Proposal fast tracks oil development in national forests, green groups say
Environmental groups fear a new proposal from the Trump administration would greenlight more oil and gas development within national forest land.
A Monday proposal from the U.S. Forest Service would severely limit the agency’s ability to call off any oil drilling slated for its lands by the Bureau of Land Management (BLM), which tees up leasing in federal forests.
“This proposal would basically make the Forest Service a rubber stamp for the fossil fuel industry,” Michael Saul, a senior attorney at the Center for Biological Diversity, said in a release. “We face accelerating climate change, fire and drought, and the last thing we should be doing is making it easier to auction off our irreplaceable national forests for destructive drilling and fracking.”
The proposed rule released Monday removes specific references within Forest Service policy to review environmental consequences of drilling and also eliminates the requirement to provide public notice before new oil activity takes place.
Critics say the rule, if finalized, could violate the National Environmental Policy Act (NEPA), which requires thorough environmental analysis before the government proceeds with any major project along with a process for the public to comment.
“The message here to the Forest Service is let BLM move forward quickly with leasing. Let’s not talk environmental consequences; let’s not talk NEPA analysis. Can they override all these statutory limits in regulation? Of course not, but they are trying to sweep them under the rug,” said Nada Culver, an attorney with the Audubon Society.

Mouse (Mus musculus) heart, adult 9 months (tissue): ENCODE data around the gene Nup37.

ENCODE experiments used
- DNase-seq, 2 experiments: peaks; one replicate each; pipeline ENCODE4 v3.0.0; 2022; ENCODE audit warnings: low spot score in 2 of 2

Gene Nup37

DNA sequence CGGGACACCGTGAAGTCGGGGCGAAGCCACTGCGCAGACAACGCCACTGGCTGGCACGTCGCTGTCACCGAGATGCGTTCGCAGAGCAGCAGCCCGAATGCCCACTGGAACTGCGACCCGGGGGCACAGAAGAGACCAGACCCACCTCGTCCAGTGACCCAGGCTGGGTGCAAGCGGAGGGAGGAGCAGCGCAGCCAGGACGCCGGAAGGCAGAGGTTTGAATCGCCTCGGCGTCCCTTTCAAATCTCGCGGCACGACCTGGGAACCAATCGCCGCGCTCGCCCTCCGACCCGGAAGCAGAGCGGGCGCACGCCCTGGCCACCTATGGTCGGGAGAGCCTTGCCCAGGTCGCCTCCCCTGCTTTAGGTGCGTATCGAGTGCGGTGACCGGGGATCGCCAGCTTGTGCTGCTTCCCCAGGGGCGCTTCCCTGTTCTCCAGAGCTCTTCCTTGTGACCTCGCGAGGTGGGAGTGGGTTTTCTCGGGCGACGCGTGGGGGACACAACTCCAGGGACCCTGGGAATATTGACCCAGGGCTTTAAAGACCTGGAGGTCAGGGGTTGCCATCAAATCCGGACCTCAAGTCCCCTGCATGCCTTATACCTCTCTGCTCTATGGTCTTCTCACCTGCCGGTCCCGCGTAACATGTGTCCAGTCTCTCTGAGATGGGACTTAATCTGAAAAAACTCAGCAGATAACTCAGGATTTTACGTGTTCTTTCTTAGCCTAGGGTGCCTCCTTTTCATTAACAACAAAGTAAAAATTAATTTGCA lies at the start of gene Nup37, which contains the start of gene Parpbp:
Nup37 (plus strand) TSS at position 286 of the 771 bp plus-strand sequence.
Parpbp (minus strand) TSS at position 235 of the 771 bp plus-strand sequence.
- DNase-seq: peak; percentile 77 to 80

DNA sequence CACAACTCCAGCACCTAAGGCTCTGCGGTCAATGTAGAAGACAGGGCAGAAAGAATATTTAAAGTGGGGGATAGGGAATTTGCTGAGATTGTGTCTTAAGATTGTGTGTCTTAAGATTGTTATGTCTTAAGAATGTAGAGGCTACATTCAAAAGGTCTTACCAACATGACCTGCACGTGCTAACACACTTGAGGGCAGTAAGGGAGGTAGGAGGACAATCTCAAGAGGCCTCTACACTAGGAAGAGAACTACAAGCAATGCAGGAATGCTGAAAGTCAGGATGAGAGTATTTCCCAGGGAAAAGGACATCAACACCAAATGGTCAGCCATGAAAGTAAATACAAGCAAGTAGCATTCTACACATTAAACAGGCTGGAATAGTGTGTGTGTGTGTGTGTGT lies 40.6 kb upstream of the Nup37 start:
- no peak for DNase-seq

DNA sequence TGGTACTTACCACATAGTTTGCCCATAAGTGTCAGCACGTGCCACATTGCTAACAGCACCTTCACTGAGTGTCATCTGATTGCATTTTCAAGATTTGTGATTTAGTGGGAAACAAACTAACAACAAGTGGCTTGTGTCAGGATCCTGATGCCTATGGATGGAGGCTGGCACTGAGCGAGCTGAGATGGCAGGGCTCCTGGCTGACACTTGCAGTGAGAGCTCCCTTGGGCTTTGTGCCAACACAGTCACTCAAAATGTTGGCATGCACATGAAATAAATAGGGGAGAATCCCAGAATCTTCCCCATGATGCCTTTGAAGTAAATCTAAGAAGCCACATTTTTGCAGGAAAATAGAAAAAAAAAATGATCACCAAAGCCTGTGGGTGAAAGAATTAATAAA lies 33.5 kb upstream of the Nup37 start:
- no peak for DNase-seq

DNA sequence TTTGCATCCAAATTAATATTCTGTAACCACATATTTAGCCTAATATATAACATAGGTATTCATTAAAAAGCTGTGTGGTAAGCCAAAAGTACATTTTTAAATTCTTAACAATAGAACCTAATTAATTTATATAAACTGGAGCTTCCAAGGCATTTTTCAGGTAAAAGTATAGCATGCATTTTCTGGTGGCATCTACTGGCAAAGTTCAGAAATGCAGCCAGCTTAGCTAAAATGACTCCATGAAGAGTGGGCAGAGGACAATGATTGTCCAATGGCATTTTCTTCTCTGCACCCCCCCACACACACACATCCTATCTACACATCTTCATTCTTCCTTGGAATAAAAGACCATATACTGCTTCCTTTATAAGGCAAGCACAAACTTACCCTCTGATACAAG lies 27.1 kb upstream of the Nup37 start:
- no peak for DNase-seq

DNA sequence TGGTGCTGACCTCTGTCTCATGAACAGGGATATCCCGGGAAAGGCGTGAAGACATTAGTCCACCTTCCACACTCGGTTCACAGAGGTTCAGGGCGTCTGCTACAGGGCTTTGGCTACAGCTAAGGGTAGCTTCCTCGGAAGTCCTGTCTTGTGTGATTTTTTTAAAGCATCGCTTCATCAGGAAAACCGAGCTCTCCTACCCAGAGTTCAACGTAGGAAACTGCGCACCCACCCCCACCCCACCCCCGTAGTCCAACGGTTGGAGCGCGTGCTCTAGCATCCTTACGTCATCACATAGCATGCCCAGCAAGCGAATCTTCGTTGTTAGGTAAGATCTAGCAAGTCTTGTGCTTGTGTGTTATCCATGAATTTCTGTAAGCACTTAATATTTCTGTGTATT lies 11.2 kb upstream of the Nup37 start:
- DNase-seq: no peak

Environmental groups and former Bureau of Land Management employees have complained the agency has shifted its focus during the Trump administration, prioritizing oil and gas development over conservation and recreation.
Culver said having the Forest Service be able to ensure any oil and gas projects met their own environmental standards was key.
“The Forest Service manages its forests and grasslands and makes decisions about whether those lands are available for leasing in the first place and how they can be leased or developed. At the end they once again have the opportunity to object to leasing,” she said. “This sets up a system of checks and balances.”
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